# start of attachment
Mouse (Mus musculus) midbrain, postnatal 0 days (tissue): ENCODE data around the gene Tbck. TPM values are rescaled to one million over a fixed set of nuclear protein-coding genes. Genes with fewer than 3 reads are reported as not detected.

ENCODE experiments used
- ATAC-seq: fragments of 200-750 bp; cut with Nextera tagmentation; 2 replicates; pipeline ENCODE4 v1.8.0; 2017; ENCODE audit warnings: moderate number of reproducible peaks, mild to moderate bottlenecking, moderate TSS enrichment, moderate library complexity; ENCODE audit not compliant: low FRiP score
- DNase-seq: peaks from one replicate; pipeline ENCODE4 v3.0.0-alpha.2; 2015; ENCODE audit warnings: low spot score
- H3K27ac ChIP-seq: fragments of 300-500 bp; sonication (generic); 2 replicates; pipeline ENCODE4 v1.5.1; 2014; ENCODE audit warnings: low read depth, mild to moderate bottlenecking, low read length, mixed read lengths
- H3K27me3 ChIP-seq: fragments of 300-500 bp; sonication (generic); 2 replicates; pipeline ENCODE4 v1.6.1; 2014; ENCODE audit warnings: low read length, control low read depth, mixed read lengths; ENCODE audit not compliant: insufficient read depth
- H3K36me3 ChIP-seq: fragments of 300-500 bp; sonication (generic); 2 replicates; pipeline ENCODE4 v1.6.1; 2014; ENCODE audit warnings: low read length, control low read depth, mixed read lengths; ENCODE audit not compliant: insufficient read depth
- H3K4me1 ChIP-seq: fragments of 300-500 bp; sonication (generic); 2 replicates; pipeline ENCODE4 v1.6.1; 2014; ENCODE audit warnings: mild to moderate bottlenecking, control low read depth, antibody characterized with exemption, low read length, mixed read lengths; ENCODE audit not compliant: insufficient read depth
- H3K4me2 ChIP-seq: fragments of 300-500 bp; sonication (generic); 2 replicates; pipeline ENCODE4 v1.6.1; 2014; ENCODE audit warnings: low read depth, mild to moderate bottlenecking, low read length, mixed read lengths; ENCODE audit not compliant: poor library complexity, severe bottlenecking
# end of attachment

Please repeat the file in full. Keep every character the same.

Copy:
Mouse (Mus musculus) midbrain, postnatal 0 days (tissue): ENCODE data around the gene Tbck. TPM values are rescaled to one million over a fixed set of nuclear protein-coding genes. Genes with fewer than 3 reads are reported as not detected.

ENCODE experiments used
- ATAC-seq: fragments of 200-750 bp; cut with Nextera tagmentation; 2 replicates; pipeline ENCODE4 v1.8.0; 2017; ENCODE audit warnings: moderate number of reproducible peaks, mild to moderate bottlenecking, moderate TSS enrichment, moderate library complexity; ENCODE audit not compliant: low FRiP score
- DNase-seq: peaks from one replicate; pipeline ENCODE4 v3.0.0-alpha.2; 2015; ENCODE audit warnings: low spot score
- H3K27ac ChIP-seq: fragments of 300-500 bp; sonication (generic); 2 replicates; pipeline ENCODE4 v1.5.1; 2014; ENCODE audit warnings: low read depth, mild to moderate bottlenecking, low read length, mixed read lengths
- H3K27me3 ChIP-seq: fragments of 300-500 bp; sonication (generic); 2 replicates; pipeline ENCODE4 v1.6.1; 2014; ENCODE audit warnings: low read length, control low read depth, mixed read lengths; ENCODE audit not compliant: insufficient read depth
- H3K36me3 ChIP-seq: fragments of 300-500 bp; sonication (generic); 2 replicates; pipeline ENCODE4 v1.6.1; 2014; ENCODE audit warnings: low read length, control low read depth, mixed read lengths; ENCODE audit not compliant: insufficient read depth
- H3K4me1 ChIP-seq: fragments of 300-500 bp; sonication (generic); 2 replicates; pipeline ENCODE4 v1.6.1; 2014; ENCODE audit warnings: mild to moderate bottlenecking, control low read depth, antibody characterized with exemption, low read length, mixed read lengths; ENCODE audit not compliant: insufficient read depth
- H3K4me2 ChIP-seq: fragments of 300-500 bp; sonication (generic); 2 replicates; pipeline ENCODE4 v1.6.1; 2014; ENCODE audit warnings: low read depth, mild to moderate bottlenecking, low read length, mixed read lengths; ENCODE audit not compliant: poor library complexity, severe bottlenecking